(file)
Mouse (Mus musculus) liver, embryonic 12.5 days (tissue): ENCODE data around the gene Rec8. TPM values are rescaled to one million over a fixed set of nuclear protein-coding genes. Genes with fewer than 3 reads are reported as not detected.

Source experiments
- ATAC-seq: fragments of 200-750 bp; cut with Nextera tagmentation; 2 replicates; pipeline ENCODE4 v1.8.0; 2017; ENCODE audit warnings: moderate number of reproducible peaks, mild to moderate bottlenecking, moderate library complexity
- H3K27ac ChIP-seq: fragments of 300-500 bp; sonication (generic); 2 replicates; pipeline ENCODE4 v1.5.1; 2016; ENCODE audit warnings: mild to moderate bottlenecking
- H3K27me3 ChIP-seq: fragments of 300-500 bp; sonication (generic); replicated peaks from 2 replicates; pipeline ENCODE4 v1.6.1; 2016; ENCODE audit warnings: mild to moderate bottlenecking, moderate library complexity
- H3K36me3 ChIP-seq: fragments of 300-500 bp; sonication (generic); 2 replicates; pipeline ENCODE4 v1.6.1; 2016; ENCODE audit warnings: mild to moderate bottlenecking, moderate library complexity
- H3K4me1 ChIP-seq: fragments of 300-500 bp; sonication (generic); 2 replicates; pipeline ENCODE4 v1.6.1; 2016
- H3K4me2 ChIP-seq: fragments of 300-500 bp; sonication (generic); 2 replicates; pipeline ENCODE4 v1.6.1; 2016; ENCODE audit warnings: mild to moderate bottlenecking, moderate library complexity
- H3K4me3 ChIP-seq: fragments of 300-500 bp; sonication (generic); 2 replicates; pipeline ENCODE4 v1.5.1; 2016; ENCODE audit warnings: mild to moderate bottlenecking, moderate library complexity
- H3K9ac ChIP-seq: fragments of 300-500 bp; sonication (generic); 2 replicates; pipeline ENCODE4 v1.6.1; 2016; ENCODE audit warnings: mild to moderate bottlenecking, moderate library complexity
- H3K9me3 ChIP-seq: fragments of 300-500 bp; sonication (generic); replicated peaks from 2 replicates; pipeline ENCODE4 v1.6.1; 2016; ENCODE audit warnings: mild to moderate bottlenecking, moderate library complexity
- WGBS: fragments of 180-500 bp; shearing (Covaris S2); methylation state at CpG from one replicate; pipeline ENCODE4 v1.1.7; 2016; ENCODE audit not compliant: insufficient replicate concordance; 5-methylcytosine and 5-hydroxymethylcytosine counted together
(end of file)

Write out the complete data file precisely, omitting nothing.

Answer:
Mouse (Mus musculus) liver, embryonic 12.5 days (tissue): ENCODE data around the gene Rec8. TPM values are rescaled to one million over a fixed set of nuclear protein-coding genes. Genes with fewer than 3 reads are reported as not detected.

Source experiments
- ATAC-seq: fragments of 200-750 bp; cut with Nextera tagmentation; 2 replicates; pipeline ENCODE4 v1.8.0; 2017; ENCODE audit warnings: moderate number of reproducible peaks, mild to moderate bottlenecking, moderate library complexity
- H3K27ac ChIP-seq: fragments of 300-500 bp; sonication (generic); 2 replicates; pipeline ENCODE4 v1.5.1; 2016; ENCODE audit warnings: mild to moderate bottlenecking
- H3K27me3 ChIP-seq: fragments of 300-500 bp; sonication (generic); replicated peaks from 2 replicates; pipeline ENCODE4 v1.6.1; 2016; ENCODE audit warnings: mild to moderate bottlenecking, moderate library complexity
- H3K36me3 ChIP-seq: fragments of 300-500 bp; sonication (generic); 2 replicates; pipeline ENCODE4 v1.6.1; 2016; ENCODE audit warnings: mild to moderate bottlenecking, moderate library complexity
- H3K4me1 ChIP-seq: fragments of 300-500 bp; sonication (generic); 2 replicates; pipeline ENCODE4 v1.6.1; 2016
- H3K4me2 ChIP-seq: fragments of 300-500 bp; sonication (generic); 2 replicates; pipeline ENCODE4 v1.6.1; 2016; ENCODE audit warnings: mild to moderate bottlenecking, moderate library complexity
- H3K4me3 ChIP-seq: fragments of 300-500 bp; sonication (generic); 2 replicates; pipeline ENCODE4 v1.5.1; 2016; ENCODE audit warnings: mild to moderate bottlenecking, moderate library complexity
- H3K9ac ChIP-seq: fragments of 300-500 bp; sonication (generic); 2 replicates; pipeline ENCODE4 v1.6.1; 2016; ENCODE audit warnings: mild to moderate bottlenecking, moderate library complexity
- H3K9me3 ChIP-seq: fragments of 300-500 bp; sonication (generic); replicated peaks from 2 replicates; pipeline ENCODE4 v1.6.1; 2016; ENCODE audit warnings: mild to moderate bottlenecking, moderate library complexity
- WGBS: fragments of 180-500 bp; shearing (Covaris S2); methylation state at CpG from one replicate; pipeline ENCODE4 v1.1.7; 2016; ENCODE audit not compliant: insufficient replicate concordance; 5-methylcytosine and 5-hydroxymethylcytosine counted together